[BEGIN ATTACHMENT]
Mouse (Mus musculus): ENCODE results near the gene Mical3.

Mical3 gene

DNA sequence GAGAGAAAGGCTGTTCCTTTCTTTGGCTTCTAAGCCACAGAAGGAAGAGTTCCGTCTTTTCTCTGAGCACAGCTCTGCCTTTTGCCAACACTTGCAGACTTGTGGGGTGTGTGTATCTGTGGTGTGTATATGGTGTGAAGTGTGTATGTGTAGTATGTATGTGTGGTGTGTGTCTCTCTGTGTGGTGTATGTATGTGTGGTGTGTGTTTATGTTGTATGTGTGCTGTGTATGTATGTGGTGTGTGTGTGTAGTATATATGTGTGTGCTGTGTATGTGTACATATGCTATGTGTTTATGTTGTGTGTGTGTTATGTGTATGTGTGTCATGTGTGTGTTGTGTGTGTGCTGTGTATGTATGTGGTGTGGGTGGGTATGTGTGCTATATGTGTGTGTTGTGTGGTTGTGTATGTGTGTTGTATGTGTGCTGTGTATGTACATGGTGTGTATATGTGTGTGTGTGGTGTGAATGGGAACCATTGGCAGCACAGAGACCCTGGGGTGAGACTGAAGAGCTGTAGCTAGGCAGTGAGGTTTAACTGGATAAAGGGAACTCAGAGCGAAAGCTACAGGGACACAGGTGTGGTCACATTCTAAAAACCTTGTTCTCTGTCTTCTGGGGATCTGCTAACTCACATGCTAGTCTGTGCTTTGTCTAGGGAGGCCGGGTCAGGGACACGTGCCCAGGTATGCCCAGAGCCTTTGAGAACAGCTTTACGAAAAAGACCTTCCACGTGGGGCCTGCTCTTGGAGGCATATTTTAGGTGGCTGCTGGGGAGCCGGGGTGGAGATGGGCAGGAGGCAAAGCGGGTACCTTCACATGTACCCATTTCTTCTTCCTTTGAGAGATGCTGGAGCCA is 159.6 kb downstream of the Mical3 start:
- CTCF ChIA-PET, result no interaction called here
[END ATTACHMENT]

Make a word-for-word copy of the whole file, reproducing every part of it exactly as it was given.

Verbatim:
Mouse (Mus musculus): ENCODE results near the gene Mical3.

Mical3 gene

DNA sequence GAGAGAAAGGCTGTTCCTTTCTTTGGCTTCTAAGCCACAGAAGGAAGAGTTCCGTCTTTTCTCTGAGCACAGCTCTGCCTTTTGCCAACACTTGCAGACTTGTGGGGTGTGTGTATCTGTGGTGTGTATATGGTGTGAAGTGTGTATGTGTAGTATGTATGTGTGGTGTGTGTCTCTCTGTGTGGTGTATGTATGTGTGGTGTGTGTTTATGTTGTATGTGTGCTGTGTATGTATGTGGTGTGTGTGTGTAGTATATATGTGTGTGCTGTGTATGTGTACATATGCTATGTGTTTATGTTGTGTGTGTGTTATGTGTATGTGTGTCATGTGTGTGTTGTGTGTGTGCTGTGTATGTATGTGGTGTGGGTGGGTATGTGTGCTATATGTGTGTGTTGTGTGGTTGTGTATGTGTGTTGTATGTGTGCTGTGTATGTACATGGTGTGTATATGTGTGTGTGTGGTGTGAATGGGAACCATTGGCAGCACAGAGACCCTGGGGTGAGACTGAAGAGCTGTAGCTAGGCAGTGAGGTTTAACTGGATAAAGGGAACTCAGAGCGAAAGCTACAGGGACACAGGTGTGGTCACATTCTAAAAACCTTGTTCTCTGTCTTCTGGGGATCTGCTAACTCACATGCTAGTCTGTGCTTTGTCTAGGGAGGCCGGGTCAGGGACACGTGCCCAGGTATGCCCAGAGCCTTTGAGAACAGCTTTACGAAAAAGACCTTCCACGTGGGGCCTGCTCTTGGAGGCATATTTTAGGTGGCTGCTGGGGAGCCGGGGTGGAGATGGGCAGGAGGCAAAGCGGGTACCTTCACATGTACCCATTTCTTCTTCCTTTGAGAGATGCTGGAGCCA is 159.6 kb downstream of the Mical3 start:
- CTCF ChIA-PET, result no interaction called here